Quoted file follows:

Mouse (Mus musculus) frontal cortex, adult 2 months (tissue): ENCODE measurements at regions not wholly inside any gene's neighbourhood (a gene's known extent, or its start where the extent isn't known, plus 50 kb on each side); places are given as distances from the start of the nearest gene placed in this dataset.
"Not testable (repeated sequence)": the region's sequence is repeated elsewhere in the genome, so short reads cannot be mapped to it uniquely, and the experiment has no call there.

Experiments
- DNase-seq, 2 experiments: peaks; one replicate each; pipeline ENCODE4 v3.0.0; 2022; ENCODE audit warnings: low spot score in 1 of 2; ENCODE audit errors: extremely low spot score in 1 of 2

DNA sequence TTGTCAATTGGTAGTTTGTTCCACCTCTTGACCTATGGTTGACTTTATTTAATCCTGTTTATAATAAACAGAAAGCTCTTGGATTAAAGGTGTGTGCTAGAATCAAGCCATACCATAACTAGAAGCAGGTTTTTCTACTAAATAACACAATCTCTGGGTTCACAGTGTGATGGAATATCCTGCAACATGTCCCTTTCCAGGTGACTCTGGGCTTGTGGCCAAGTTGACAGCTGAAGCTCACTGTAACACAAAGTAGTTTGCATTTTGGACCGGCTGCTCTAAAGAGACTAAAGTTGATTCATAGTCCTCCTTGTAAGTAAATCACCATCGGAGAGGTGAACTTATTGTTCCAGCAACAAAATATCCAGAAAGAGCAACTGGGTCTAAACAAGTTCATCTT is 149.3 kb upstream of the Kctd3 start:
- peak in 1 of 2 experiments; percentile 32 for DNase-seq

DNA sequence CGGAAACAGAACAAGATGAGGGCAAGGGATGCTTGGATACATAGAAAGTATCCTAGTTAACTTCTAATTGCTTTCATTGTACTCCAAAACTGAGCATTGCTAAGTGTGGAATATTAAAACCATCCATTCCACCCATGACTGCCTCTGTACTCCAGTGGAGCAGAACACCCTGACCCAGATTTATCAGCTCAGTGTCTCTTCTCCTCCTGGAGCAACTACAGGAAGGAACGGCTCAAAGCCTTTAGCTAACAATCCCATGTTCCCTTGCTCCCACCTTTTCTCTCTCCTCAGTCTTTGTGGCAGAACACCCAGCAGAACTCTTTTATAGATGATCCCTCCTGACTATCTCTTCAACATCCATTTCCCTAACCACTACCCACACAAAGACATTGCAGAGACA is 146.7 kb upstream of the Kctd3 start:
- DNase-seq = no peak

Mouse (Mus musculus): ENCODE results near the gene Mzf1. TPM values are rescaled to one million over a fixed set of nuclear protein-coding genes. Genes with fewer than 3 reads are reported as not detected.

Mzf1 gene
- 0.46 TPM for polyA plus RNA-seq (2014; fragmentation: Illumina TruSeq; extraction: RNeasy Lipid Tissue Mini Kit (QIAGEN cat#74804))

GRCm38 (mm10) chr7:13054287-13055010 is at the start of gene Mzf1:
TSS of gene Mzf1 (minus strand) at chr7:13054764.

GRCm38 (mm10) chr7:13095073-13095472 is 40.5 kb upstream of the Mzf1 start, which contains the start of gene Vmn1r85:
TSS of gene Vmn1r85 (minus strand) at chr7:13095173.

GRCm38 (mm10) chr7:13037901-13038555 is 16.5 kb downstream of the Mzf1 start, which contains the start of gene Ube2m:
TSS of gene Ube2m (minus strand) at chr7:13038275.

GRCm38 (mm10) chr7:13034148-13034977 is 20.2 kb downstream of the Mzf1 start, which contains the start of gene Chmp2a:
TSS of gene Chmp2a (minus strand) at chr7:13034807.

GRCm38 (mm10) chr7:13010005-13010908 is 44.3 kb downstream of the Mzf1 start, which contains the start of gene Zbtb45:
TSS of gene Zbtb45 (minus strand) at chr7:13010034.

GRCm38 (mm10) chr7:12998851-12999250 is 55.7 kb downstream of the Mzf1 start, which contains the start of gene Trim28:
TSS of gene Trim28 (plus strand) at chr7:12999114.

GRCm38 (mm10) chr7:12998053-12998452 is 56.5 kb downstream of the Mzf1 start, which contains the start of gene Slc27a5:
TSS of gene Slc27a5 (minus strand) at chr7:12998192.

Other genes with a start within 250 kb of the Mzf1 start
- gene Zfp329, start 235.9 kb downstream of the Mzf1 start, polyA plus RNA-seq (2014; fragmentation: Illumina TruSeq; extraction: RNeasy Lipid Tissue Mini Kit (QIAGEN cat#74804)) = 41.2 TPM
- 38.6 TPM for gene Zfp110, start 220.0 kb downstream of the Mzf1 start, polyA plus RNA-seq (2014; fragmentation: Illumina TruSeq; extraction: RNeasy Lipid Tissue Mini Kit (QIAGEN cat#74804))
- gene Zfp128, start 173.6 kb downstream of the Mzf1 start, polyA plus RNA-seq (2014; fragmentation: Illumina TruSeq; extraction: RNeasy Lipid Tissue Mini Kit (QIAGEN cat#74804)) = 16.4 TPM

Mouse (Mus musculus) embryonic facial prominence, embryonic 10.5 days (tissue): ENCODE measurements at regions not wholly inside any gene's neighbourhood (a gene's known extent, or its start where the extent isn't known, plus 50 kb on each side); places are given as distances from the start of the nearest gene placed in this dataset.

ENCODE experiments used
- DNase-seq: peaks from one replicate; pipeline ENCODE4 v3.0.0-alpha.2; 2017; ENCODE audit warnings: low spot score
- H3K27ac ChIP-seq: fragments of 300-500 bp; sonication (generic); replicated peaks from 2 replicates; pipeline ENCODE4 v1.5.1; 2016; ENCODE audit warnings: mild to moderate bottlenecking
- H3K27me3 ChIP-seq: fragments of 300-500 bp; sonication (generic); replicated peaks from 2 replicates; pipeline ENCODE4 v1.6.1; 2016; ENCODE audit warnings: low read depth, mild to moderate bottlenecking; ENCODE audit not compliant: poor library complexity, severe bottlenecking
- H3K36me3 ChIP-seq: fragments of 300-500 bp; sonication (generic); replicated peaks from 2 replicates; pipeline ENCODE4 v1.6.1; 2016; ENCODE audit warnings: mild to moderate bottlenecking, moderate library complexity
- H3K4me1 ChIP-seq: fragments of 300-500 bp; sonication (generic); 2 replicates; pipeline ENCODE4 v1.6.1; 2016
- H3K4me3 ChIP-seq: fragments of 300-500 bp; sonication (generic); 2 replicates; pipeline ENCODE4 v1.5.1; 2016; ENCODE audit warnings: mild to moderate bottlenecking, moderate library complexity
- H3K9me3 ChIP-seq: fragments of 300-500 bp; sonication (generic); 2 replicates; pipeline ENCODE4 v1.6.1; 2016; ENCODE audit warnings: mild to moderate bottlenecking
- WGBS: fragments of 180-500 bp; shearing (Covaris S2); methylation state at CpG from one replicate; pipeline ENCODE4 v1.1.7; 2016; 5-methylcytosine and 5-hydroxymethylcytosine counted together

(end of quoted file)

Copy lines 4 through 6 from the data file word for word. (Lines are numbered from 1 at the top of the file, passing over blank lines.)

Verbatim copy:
- DNase-seq, 2 experiments: peaks; one replicate each; pipeline ENCODE4 v3.0.0; 2022; ENCODE audit warnings: low spot score in 1 of 2; ENCODE audit errors: extremely low spot score in 1 of 2

DNA sequence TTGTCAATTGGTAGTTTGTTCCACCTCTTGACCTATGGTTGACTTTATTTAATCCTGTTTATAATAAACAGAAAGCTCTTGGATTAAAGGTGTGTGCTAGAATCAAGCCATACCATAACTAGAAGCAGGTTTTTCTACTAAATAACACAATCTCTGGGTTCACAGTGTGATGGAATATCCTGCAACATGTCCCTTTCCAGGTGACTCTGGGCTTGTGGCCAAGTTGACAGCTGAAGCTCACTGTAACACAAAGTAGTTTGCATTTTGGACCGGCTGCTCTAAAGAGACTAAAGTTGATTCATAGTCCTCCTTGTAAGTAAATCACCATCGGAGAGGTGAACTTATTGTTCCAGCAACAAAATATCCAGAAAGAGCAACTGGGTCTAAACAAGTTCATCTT is 149.3 kb upstream of the Kctd3 start:
- peak in 1 of 2 experiments; percentile 32 for DNase-seq